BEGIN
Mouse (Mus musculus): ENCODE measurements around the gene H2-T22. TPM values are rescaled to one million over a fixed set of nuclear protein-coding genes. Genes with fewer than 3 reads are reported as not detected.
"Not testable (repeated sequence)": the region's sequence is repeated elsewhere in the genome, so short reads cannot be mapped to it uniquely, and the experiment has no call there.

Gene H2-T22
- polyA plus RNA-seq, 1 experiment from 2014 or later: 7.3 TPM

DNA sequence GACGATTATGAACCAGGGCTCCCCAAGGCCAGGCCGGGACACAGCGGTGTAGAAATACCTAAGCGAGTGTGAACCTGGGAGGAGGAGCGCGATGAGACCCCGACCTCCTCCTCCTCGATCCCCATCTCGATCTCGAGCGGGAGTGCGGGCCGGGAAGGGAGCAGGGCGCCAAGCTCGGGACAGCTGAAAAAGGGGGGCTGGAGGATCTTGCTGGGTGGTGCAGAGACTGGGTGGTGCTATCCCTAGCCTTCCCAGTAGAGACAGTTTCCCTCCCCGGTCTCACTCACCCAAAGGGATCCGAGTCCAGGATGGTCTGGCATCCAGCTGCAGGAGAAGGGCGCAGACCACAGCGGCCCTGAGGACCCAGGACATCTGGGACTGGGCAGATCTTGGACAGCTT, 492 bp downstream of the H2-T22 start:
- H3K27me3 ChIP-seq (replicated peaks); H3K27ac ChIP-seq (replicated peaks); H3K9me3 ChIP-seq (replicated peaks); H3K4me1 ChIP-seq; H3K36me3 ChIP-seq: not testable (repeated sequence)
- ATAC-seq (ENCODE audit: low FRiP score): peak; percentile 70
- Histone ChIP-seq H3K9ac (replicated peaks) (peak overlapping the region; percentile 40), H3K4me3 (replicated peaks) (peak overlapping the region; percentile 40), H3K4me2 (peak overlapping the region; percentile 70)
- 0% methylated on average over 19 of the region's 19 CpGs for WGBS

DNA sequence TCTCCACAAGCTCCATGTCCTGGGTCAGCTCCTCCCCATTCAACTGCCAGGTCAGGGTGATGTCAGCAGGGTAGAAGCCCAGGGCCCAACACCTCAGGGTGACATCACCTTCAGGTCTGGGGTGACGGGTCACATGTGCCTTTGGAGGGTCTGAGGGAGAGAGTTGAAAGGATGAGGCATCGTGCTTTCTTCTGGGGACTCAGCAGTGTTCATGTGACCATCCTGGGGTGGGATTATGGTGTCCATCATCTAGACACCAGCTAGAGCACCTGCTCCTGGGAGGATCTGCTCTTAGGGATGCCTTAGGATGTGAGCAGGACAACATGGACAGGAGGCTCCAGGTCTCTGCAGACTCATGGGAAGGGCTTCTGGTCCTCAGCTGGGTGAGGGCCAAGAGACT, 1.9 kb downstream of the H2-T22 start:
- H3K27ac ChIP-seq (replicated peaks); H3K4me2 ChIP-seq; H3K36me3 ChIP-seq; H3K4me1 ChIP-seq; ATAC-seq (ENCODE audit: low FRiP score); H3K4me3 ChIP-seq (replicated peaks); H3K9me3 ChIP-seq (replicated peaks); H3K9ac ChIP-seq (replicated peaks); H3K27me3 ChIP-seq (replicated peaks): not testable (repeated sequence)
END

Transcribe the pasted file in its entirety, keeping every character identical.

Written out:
Mouse (Mus musculus): ENCODE measurements around the gene H2-T22. TPM values are rescaled to one million over a fixed set of nuclear protein-coding genes. Genes with fewer than 3 reads are reported as not detected.
"Not testable (repeated sequence)": the region's sequence is repeated elsewhere in the genome, so short reads cannot be mapped to it uniquely, and the experiment has no call there.

Gene H2-T22
- polyA plus RNA-seq, 1 experiment from 2014 or later: 7.3 TPM

DNA sequence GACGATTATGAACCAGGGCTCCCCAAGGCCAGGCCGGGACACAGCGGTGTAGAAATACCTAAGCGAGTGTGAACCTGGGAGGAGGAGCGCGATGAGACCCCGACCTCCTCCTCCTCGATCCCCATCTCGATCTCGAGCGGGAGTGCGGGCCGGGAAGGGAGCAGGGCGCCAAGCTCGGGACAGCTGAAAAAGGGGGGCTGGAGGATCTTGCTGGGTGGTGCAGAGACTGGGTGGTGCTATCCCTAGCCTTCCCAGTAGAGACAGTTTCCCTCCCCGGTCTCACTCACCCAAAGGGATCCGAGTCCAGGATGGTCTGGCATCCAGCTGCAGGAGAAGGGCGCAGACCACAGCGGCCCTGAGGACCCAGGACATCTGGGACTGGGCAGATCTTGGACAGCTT, 492 bp downstream of the H2-T22 start:
- H3K27me3 ChIP-seq (replicated peaks); H3K27ac ChIP-seq (replicated peaks); H3K9me3 ChIP-seq (replicated peaks); H3K4me1 ChIP-seq; H3K36me3 ChIP-seq: not testable (repeated sequence)
- ATAC-seq (ENCODE audit: low FRiP score): peak; percentile 70
- Histone ChIP-seq H3K9ac (replicated peaks) (peak overlapping the region; percentile 40), H3K4me3 (replicated peaks) (peak overlapping the region; percentile 40), H3K4me2 (peak overlapping the region; percentile 70)
- 0% methylated on average over 19 of the region's 19 CpGs for WGBS

DNA sequence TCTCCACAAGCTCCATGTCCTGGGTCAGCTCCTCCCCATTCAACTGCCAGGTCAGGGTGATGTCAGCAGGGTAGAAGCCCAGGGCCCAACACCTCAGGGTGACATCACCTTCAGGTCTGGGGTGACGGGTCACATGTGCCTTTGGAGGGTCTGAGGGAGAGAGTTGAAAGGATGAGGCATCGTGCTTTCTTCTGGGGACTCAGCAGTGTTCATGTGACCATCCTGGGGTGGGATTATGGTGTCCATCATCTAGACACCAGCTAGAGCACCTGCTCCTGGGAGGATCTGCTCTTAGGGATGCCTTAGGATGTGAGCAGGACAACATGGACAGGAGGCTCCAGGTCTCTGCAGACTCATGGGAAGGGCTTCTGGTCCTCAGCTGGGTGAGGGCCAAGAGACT, 1.9 kb downstream of the H2-T22 start:
- H3K27ac ChIP-seq (replicated peaks); H3K4me2 ChIP-seq; H3K36me3 ChIP-seq; H3K4me1 ChIP-seq; ATAC-seq (ENCODE audit: low FRiP score); H3K4me3 ChIP-seq (replicated peaks); H3K9me3 ChIP-seq (replicated peaks); H3K9ac ChIP-seq (replicated peaks); H3K27me3 ChIP-seq (replicated peaks): not testable (repeated sequence)